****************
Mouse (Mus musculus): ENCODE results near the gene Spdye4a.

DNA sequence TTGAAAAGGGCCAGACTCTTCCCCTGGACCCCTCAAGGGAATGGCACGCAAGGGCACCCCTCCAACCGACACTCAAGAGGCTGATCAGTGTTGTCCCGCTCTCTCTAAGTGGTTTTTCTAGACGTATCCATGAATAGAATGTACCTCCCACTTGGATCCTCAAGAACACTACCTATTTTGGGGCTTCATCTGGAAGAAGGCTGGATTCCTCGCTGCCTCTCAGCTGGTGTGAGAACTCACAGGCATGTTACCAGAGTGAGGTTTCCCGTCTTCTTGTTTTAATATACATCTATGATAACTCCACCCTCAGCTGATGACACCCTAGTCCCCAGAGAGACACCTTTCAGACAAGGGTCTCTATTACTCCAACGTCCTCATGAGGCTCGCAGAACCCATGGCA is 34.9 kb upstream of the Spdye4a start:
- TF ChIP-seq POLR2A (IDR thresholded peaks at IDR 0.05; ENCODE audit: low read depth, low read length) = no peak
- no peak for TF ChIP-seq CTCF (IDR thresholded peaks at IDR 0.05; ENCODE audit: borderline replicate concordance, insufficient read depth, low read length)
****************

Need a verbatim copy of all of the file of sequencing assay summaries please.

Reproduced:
Mouse (Mus musculus): ENCODE results near the gene Spdye4a.

DNA sequence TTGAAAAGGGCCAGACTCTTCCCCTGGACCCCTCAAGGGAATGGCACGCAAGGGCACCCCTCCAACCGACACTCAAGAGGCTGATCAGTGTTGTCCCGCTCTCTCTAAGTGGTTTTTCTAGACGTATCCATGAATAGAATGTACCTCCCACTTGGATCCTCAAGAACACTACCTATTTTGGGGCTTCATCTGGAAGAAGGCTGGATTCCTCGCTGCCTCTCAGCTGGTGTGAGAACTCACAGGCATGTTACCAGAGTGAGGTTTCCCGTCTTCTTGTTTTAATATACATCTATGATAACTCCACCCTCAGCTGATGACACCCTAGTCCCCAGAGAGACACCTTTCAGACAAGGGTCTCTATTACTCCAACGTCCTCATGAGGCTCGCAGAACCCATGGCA is 34.9 kb upstream of the Spdye4a start:
- TF ChIP-seq POLR2A (IDR thresholded peaks at IDR 0.05; ENCODE audit: low read depth, low read length) = no peak
- no peak for TF ChIP-seq CTCF (IDR thresholded peaks at IDR 0.05; ENCODE audit: borderline replicate concordance, insufficient read depth, low read length)